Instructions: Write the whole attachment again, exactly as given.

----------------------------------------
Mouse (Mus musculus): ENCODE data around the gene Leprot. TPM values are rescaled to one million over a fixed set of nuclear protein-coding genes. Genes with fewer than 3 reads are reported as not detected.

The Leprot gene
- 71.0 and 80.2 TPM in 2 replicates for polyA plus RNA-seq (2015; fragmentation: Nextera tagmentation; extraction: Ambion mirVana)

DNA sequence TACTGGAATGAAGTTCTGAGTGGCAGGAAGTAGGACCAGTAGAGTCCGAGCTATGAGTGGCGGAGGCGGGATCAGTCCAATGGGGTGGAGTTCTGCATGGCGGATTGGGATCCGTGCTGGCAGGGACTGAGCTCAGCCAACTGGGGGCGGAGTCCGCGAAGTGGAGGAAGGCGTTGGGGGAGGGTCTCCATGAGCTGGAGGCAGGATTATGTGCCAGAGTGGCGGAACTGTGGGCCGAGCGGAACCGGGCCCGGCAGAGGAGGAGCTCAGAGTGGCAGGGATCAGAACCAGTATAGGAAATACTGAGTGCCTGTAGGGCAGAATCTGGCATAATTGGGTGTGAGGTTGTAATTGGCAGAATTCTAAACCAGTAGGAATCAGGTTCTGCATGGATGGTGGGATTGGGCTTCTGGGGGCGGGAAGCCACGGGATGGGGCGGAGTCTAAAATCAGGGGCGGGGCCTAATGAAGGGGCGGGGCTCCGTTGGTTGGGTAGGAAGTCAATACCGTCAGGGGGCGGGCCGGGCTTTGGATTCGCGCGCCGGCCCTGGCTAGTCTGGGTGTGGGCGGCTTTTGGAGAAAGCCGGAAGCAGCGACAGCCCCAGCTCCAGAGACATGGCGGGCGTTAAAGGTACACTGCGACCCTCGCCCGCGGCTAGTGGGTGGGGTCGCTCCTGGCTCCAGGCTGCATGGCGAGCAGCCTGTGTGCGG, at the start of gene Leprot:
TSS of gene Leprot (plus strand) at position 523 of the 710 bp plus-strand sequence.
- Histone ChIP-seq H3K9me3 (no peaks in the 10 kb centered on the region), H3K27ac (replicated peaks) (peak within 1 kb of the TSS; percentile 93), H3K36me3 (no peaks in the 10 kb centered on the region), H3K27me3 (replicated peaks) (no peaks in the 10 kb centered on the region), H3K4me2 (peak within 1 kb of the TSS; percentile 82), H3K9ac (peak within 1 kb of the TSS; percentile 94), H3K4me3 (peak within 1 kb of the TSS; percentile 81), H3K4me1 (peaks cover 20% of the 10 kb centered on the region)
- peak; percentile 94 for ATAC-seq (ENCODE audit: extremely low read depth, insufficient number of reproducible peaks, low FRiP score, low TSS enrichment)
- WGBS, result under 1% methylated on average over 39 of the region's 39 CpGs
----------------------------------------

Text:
Mouse (Mus musculus): ENCODE data around the gene Leprot. TPM values are rescaled to one million over a fixed set of nuclear protein-coding genes. Genes with fewer than 3 reads are reported as not detected.

The Leprot gene
- 71.0 and 80.2 TPM in 2 replicates for polyA plus RNA-seq (2015; fragmentation: Nextera tagmentation; extraction: Ambion mirVana)

DNA sequence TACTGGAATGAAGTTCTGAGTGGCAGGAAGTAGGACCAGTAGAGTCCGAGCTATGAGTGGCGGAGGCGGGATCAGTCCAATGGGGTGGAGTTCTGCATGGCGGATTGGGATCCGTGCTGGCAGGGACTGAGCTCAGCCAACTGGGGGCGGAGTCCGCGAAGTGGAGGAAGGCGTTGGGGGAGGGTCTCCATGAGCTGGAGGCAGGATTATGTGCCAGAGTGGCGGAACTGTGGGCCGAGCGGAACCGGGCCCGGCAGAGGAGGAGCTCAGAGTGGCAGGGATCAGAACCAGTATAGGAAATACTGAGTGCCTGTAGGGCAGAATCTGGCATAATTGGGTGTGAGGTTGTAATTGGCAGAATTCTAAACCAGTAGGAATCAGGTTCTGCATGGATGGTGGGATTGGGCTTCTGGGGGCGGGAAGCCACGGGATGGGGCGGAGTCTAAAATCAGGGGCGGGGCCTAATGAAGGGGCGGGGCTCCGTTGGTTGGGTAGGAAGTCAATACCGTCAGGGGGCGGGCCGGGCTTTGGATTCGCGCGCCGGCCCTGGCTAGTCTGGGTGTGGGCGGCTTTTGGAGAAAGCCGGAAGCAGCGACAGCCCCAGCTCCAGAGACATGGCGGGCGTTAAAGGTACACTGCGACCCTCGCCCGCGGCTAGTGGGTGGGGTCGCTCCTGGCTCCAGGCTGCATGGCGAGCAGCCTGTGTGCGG, at the start of gene Leprot:
TSS of gene Leprot (plus strand) at position 523 of the 710 bp plus-strand sequence.
- Histone ChIP-seq H3K9me3 (no peaks in the 10 kb centered on the region), H3K27ac (replicated peaks) (peak within 1 kb of the TSS; percentile 93), H3K36me3 (no peaks in the 10 kb centered on the region), H3K27me3 (replicated peaks) (no peaks in the 10 kb centered on the region), H3K4me2 (peak within 1 kb of the TSS; percentile 82), H3K9ac (peak within 1 kb of the TSS; percentile 94), H3K4me3 (peak within 1 kb of the TSS; percentile 81), H3K4me1 (peaks cover 20% of the 10 kb centered on the region)
- peak; percentile 94 for ATAC-seq (ENCODE audit: extremely low read depth, insufficient number of reproducible peaks, low FRiP score, low TSS enrichment)
- WGBS, result under 1% methylated on average over 39 of the region's 39 CpGs